Monday Morning Medicaid Must Reads: May 14th, 2018

Helping you consider differing viewpoints. Before it’s illegal. 


Article 1:  

Trump Administration cools on Mississippi Medicaid work requirements, Larrison Campbell, May 10, 2018

Clay’s summary: CMS is giving mixed messages. Must be related to Stormy Daniels somehow. Get me Anderson Cooper on the line so we can sort this out.

Key Passage from the Article

For months, Mississippi’s application for a program that would require certain Medicaid recipients to work has been considered a lock by supporters and opponents of the program.


But last week the Trump Administration walked back support for the waivers in states like Mississippi that have opted out of Medicaid expansion, placing a question mark over a controversial program that has the strong support of Gov. Phil Bryant.

Last week Seema Verma, administrator for the federal Centers for Medicare and Medicaid Services, warned non-expansion states that their waiver applications would need to include a plan to avoid the “subsidy cliff,” in which a person earns too much to keep their Medicaid coverage and too little to qualify for a tax credit on the insurance exchange. Like many conservatives, Verma had long endorsed Medicaid work requirements, saying they “promote community engagement.” But last week’s comments echoed critics of the waiver program who have argued that work requirements could force more than 20,000 Mississippians out of the Medicaid program.

Read it here 

Article 2:   


Clay’s summary:  Wisconsin census numbers are down, and this leads to lower Medicaid cash (basically via parts of the FMAP formula that use per-cap income.. if your “cap” count is off, will look like avg income is higher). Study authors say letting counties and local governments do the counting lead to errors.

Key Passage from the Article

If you are still scratching your head about what the census count has to do with Medicaid reimbursement rates, bear with me. Per capita income is calculated using two separate pieces of data; a measure of total person income in each state is divided by an unrelated census count of each state’s population. As a result, a census undercount has the effect of increasing the official estimate of a state’s per capita income, and in most states that boost to estimated per capita income means that federal cost-sharing will fall for Medicaid and several related programs. (That isn’t true in 13 higher income states, such as Minnesota, because they receive the minimum 50% level of federal cost-sharing.)

There are many things that state and local governments can do to prepare for the 2020 decennial census and to minimize the number of their residents who aren’t counted. For starters, state or local officials should be verifying the Census Bureau’s residential address list, so the Census Bureau can correct errors and omissions. Most states are working hard to do just that. New Mexico is digitally scanning the census address lists and comparing those with data like state construction records. Then it works with local governments to help document the validity of omitted addresses.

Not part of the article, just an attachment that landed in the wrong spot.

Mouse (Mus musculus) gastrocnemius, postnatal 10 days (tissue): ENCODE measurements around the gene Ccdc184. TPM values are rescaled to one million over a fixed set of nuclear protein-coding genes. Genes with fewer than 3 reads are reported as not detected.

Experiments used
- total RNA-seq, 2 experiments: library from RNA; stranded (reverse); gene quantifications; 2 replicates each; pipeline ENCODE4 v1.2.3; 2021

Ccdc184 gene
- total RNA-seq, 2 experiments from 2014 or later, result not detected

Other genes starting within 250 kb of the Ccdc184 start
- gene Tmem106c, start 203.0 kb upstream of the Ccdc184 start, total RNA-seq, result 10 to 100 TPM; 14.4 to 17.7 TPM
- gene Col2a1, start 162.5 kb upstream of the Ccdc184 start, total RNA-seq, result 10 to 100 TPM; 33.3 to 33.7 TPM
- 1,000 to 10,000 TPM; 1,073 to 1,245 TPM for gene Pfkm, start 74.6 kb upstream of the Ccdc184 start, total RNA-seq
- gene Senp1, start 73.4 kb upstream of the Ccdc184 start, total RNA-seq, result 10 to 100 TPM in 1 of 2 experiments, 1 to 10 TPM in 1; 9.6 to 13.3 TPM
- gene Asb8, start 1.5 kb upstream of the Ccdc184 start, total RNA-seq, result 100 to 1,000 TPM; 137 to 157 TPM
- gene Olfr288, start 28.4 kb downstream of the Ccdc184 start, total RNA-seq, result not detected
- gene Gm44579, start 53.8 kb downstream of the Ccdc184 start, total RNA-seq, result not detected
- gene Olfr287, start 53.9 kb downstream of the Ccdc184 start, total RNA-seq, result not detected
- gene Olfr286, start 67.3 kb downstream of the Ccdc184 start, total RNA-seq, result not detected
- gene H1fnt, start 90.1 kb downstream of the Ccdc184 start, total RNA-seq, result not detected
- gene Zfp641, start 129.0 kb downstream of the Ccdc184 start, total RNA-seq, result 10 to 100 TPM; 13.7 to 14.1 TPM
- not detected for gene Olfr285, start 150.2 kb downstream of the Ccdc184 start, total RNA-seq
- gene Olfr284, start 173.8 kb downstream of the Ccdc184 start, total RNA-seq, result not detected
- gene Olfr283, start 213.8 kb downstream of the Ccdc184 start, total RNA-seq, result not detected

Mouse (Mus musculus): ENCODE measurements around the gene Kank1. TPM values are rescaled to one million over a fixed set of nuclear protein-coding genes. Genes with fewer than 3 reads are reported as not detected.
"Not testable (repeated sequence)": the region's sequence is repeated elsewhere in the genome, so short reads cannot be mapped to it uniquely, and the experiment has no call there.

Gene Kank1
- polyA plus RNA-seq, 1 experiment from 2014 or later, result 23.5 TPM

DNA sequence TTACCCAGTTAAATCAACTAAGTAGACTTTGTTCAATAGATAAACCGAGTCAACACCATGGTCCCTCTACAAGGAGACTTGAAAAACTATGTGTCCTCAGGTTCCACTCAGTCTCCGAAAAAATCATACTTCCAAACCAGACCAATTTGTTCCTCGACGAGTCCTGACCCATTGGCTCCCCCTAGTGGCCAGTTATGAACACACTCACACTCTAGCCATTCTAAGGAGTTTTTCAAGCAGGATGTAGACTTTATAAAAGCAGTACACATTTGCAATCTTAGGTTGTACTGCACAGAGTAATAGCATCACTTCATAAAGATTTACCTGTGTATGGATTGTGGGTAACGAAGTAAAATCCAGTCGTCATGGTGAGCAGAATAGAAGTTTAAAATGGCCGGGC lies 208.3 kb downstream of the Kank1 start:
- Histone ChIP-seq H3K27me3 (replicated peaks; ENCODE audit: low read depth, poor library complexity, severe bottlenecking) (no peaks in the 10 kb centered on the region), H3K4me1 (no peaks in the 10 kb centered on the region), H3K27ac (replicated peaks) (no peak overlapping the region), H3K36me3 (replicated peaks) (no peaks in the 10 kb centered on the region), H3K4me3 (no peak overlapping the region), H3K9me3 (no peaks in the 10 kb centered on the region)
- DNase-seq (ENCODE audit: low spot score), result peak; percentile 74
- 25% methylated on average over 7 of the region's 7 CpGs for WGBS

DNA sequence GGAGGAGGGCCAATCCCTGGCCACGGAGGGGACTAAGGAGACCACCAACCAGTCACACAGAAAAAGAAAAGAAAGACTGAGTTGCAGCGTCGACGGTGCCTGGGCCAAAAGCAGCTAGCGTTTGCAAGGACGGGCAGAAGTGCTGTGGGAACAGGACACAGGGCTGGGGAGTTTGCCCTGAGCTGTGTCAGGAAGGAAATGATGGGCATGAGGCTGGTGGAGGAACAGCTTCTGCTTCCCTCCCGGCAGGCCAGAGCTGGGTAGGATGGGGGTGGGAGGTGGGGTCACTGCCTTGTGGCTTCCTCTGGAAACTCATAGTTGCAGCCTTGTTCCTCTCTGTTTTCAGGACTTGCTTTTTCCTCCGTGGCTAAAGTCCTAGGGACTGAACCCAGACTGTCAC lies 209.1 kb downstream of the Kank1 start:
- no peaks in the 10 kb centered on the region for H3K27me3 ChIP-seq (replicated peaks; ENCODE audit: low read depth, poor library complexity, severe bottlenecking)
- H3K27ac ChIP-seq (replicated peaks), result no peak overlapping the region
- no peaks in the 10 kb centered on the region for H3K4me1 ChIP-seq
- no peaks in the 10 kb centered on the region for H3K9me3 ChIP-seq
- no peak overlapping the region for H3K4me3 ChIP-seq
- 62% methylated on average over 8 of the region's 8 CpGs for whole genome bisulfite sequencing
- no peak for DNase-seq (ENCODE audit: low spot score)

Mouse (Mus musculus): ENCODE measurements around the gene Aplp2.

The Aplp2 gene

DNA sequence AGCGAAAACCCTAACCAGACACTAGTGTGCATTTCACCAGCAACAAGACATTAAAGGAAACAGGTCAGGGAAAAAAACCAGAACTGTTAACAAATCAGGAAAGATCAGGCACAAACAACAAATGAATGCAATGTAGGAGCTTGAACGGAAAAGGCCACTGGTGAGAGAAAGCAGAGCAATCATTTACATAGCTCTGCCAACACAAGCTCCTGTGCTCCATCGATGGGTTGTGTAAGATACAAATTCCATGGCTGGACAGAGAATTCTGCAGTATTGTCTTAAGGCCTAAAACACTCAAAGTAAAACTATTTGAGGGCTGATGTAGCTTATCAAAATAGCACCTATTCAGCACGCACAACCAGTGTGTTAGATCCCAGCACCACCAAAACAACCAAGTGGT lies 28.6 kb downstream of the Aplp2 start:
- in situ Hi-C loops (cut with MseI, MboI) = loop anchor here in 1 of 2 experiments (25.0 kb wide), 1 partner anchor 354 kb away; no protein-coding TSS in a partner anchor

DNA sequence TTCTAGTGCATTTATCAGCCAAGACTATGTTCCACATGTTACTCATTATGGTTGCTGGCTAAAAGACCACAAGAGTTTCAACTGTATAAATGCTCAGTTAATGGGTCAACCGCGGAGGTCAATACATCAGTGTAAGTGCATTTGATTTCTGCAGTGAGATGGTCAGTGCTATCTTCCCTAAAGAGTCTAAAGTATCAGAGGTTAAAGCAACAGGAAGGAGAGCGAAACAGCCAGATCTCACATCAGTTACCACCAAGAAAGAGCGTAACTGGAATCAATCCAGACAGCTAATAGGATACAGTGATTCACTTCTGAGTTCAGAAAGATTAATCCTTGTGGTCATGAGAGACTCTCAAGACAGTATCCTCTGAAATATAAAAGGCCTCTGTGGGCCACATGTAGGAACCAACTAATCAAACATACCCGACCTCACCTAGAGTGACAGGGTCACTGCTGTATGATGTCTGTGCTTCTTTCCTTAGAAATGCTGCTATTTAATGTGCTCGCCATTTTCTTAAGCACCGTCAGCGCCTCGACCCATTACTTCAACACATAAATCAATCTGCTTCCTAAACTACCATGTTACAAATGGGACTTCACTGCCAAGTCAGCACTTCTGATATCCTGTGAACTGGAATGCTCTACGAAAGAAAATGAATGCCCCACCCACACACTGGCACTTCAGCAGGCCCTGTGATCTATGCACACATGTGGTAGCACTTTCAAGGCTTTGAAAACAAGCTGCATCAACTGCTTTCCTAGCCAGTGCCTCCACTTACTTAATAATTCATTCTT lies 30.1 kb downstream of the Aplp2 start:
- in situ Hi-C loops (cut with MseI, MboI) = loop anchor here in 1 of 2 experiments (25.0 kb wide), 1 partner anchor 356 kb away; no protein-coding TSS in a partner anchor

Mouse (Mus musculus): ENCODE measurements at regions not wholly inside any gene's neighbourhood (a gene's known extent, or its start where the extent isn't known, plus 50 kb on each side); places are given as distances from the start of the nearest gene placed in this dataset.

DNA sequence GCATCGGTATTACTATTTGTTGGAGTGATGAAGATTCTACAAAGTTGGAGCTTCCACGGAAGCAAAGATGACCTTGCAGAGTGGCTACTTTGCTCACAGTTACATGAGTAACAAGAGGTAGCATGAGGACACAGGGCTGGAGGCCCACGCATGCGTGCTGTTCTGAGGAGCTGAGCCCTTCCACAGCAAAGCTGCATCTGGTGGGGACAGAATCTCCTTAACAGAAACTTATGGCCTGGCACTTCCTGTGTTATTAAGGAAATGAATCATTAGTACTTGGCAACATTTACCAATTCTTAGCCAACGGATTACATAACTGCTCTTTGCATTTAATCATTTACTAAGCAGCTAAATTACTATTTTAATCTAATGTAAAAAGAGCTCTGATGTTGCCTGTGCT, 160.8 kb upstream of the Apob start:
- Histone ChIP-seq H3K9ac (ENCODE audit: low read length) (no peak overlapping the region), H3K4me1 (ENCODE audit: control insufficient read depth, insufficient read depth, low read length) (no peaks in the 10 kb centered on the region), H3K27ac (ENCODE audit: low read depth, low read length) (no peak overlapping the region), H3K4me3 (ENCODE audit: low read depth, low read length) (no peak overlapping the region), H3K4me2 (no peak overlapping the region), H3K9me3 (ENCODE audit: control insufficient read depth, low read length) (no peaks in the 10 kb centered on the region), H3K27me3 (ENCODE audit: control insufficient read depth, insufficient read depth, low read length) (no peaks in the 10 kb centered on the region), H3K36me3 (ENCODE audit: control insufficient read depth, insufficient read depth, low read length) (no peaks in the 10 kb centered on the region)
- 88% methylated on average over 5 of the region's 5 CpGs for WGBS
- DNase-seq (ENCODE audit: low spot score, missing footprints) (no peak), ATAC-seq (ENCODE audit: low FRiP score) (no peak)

Unfortunately, Wisconsin appears to be one of a small number of states that have decided to leave to counties and tribes the responsibility for reviewing and filling in the address lists. What makes that even more worrisome is that there are about a dozen Wisconsin counties that are not checking the addresses, as shown in this map from the Census Bureau.

Read it here




Article 3:   

GOP senator calls for mandatory Medicaid work requirements. Nathaniel Weixel, The Hill, May 10, 2018

Clay’s summary:  Ruh-roh.

Key Passage from the Article

During a hearing on the HHS budget, Kennedy said many Medicaid beneficiaries who aren’t working “would like to know the dignity of work” noting he would like to see HHS work with Congress to put together a program that would institute a mandatory requirement that Medicaid beneficiaries work 20 hours a week. “I appreciate that [the Centers for Medicare and Medicaid Services] is willing to grant waivers, but why don’t we take the next step?” Kennedy said, adding separately that “it’s not going to be optional for governors.” The Trump administration has been encouraging states to apply for waivers that would allow them to institute work requirements on Medicaid recipients — a policy that was denied by the Obama administration.


Kennedy though, said he wants to focus on finding people jobs, not punishing them for being unemployed.

“We don’t want to throw people out in the cold, but we want to help them understand the dignity of work,” Kennedy said. “Let’s put together an aggressive program that’s not optional for the states … not to throw people out in the cold, but to say ‘you can keep your benefits, but let us help you get a job.’ ”

Read it here